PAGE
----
Tichborne laments a very simple idea: he is too young to die. However, the situation that he sees himself (and England) to be in, means that there is no alternative open to him, and so death becomes in some sense the proper thing for him to experience. His execution both represents this injustice of the regime, and also demonstrates his martyrdom. His life, though tormented in its close, is in another sense “complete”; that it, he has finished his earthly purpose and can die in peace.

The contrast between his expectations as a young nobleman, and his reward as a traitor, between his youth and the punishment to be visited upon him, resonates through every line. In one sense he is in his ‘prime’, in another sense, he is a victim of ‘frost’ and so ready to die. The contrasts are elaborated upon in every line in a series of end-stopped ABABCC stanzas. A ‘feast of joy’ becomes contrasted with ‘a dish of pain’ (2), the good corn is contaminated with tares (3). In the first stanza, these images seem almost angry ones: ‘the day is past, and yet I saw no sun’ – like someone complaining of a cloudy day, Chidiock seems to be saying that he didn’t get a fair chance, that his life is ‘done’ before he had a fair crack of the whip.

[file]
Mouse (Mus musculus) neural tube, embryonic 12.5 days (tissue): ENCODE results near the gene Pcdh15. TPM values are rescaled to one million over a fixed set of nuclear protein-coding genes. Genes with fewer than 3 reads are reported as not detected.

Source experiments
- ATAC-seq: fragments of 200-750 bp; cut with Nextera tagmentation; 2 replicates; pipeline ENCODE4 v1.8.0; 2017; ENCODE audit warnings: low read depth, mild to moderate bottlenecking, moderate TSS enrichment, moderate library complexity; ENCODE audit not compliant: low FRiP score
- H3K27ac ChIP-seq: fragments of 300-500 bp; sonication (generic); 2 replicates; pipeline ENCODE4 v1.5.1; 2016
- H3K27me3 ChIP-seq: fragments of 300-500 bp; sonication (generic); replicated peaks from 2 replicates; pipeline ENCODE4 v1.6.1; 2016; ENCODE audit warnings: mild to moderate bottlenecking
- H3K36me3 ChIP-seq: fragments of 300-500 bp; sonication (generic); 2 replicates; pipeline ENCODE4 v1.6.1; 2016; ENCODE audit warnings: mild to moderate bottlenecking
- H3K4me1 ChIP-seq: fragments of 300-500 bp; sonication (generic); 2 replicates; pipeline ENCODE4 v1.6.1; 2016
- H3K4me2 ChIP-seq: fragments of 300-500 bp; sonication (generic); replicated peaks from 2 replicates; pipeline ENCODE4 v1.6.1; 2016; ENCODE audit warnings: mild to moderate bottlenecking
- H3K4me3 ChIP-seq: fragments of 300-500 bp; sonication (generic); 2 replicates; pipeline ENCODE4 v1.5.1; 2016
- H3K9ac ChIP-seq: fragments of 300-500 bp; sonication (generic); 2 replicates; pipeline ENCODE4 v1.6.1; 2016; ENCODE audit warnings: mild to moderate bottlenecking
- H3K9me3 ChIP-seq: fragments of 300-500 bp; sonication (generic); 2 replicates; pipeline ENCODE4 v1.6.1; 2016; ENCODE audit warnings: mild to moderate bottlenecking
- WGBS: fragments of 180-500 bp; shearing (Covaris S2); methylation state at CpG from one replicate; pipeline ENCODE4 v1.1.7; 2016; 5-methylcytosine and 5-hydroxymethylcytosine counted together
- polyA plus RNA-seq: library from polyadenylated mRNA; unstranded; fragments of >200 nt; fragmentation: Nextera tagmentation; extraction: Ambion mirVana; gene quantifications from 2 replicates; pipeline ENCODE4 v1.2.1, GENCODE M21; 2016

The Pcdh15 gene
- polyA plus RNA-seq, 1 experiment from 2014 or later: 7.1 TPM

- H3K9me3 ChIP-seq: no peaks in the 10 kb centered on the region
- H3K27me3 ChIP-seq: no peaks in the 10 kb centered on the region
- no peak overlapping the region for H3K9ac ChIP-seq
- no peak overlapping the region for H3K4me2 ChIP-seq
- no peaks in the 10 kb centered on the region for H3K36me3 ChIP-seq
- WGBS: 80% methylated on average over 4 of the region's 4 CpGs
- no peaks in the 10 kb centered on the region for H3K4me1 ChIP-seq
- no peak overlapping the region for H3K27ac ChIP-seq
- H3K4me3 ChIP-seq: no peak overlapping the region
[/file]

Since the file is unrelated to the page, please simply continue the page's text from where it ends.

In the second stanza, the mood changes slightly. Rather than the indignation of ‘vain hope’, Tichborne concentrates on the sadness of ‘fallen fruit’ and ‘spent youth’. Here he seems acutely aware – as in the accompanying letter to his wife – that in dying he leaves behind an ambivalent legacy for his wife and children. He sees his life in terms of an unspun thread of fate: he has not “seen the world” properly. Conversely, the world has not “seen” him properly – it has not realised what he is, or what he could have been. Here the refrain has a profound sadness – it is now too late for the world to redress its mistake. His thread is “cut”, he is leaving the world.